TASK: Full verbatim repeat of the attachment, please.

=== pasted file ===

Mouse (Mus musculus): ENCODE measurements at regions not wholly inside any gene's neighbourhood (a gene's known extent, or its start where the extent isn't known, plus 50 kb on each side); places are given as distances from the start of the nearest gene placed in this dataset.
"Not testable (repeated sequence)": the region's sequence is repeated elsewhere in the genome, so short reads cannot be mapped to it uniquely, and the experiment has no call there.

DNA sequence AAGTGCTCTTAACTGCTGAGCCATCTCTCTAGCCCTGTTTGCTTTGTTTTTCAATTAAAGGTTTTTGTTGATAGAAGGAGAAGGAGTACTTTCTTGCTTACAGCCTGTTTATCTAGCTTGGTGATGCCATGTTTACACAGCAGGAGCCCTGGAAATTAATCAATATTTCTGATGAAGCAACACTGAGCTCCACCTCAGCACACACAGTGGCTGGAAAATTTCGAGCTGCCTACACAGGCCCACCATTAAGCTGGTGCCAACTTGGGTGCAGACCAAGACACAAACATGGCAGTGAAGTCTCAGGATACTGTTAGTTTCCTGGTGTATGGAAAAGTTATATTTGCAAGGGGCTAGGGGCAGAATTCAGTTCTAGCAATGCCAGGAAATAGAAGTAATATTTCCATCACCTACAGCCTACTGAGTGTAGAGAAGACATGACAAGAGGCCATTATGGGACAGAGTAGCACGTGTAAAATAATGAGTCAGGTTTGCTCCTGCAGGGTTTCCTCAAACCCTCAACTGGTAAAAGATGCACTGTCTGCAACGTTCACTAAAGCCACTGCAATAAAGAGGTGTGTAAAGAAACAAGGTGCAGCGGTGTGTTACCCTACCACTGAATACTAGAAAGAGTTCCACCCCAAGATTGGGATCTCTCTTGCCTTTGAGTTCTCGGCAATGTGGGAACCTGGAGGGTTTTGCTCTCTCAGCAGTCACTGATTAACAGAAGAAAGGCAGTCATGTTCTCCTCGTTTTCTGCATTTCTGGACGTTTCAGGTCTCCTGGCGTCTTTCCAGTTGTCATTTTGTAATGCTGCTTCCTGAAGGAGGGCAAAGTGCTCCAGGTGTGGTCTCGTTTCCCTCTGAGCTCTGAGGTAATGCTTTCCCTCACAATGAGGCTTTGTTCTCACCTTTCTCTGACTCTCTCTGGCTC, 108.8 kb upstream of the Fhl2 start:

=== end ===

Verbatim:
Mouse (Mus musculus): ENCODE measurements at regions not wholly inside any gene's neighbourhood (a gene's known extent, or its start where the extent isn't known, plus 50 kb on each side); places are given as distances from the start of the nearest gene placed in this dataset.
"Not testable (repeated sequence)": the region's sequence is repeated elsewhere in the genome, so short reads cannot be mapped to it uniquely, and the experiment has no call there.

DNA sequence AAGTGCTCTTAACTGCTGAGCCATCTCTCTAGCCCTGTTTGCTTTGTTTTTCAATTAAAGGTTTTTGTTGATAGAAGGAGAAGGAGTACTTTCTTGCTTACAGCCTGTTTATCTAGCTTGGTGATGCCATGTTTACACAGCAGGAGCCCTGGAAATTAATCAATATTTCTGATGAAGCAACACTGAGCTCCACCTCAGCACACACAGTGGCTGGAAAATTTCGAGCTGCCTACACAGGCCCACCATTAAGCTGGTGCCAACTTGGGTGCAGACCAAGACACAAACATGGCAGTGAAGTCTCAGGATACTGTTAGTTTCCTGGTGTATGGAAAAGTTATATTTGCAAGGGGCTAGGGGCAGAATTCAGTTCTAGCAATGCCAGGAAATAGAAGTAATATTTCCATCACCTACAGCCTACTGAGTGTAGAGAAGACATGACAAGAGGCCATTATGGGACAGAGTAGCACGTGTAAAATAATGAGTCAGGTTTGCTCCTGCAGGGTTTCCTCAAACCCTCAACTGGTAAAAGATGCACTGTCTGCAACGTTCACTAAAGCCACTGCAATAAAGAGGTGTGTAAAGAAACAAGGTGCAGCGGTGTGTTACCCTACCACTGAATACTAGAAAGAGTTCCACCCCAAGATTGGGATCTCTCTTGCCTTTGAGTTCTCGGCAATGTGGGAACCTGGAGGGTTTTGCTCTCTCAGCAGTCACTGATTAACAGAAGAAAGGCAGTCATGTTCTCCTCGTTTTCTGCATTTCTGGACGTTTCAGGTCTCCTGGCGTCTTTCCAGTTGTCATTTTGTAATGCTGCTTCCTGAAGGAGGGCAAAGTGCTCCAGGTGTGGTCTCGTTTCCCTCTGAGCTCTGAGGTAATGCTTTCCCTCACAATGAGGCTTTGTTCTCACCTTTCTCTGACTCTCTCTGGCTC, 108.8 kb upstream of the Fhl2 start: